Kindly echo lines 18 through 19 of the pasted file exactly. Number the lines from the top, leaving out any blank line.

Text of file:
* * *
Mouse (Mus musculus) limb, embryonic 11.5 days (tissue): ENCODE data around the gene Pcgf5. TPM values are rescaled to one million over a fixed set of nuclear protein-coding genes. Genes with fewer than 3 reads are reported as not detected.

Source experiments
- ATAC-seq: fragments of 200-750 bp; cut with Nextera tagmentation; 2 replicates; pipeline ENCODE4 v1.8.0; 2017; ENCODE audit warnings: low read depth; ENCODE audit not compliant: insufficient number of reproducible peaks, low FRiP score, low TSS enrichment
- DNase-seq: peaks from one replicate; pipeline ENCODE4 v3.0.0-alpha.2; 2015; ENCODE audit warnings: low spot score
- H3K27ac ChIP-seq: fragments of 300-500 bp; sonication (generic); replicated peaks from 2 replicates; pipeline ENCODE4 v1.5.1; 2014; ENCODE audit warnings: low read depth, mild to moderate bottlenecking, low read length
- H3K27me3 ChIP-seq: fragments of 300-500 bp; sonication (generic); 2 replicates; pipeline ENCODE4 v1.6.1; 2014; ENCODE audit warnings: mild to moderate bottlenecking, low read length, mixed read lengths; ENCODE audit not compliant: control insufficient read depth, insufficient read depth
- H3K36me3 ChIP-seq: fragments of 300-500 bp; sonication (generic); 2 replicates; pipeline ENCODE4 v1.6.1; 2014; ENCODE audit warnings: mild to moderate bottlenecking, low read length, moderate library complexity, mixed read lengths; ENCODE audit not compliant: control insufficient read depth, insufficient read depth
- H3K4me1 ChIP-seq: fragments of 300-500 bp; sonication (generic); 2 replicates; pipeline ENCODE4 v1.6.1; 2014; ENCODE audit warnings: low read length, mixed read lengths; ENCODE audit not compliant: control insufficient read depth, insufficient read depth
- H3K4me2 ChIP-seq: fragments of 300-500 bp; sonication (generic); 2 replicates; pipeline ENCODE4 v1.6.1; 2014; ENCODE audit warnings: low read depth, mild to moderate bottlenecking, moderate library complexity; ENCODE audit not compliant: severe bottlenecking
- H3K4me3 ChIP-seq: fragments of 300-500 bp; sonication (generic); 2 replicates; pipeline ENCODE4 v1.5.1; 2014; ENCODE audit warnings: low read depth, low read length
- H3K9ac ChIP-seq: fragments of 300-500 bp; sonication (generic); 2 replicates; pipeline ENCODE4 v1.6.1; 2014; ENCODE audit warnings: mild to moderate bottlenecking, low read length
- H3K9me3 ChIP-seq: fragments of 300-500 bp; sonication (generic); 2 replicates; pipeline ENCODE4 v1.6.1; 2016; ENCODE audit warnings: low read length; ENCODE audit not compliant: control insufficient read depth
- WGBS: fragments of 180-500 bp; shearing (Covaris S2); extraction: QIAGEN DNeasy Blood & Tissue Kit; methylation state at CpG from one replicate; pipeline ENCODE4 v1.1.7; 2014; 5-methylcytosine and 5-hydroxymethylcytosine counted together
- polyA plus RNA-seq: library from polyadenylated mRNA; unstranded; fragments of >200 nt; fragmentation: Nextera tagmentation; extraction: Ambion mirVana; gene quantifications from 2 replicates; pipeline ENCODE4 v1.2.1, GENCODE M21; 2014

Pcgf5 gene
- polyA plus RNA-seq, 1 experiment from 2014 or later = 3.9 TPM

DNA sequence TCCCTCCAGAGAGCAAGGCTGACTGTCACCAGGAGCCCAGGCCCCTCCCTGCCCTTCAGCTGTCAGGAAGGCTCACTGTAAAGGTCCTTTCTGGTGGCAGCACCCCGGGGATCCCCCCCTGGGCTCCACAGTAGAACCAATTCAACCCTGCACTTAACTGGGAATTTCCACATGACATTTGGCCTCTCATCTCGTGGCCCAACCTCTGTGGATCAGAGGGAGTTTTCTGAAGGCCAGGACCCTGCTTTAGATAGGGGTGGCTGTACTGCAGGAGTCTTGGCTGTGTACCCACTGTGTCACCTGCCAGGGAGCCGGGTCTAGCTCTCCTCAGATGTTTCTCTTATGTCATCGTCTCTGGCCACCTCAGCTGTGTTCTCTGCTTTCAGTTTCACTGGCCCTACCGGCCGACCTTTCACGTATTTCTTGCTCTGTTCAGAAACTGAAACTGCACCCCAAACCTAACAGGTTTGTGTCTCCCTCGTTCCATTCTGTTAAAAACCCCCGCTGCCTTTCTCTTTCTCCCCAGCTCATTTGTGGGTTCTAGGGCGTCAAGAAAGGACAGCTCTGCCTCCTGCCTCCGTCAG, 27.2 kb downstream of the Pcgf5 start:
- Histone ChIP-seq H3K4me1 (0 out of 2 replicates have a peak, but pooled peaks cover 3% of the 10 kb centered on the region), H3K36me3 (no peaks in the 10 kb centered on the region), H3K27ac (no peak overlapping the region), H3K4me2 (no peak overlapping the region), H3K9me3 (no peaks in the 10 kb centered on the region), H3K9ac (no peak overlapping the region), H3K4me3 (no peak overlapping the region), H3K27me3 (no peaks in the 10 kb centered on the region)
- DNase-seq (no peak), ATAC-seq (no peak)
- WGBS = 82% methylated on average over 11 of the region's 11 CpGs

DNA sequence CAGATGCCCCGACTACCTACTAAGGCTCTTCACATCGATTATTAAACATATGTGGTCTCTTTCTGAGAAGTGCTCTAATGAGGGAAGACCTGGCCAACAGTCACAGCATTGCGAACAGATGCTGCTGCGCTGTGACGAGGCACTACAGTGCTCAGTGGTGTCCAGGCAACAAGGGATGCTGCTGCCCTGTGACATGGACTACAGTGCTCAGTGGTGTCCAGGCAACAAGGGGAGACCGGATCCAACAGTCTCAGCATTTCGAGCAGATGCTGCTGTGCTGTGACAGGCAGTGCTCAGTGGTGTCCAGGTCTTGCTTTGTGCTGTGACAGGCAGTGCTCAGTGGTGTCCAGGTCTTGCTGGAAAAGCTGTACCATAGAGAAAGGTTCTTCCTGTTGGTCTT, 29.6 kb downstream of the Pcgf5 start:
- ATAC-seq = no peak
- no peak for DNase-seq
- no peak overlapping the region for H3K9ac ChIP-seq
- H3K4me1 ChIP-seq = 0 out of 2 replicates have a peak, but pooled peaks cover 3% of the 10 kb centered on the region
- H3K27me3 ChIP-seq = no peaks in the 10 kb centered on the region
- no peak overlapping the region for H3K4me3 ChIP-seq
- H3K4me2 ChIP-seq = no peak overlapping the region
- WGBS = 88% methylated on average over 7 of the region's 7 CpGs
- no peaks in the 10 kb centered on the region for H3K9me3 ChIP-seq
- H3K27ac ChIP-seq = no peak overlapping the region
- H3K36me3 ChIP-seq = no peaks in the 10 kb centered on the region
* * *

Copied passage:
- Histone ChIP-seq H3K4me1 (0 out of 2 replicates have a peak, but pooled peaks cover 3% of the 10 kb centered on the region), H3K36me3 (no peaks in the 10 kb centered on the region), H3K27ac (no peak overlapping the region), H3K4me2 (no peak overlapping the region), H3K9me3 (no peaks in the 10 kb centered on the region), H3K9ac (no peak overlapping the region), H3K4me3 (no peak overlapping the region), H3K27me3 (no peaks in the 10 kb centered on the region)
- DNase-seq (no peak), ATAC-seq (no peak)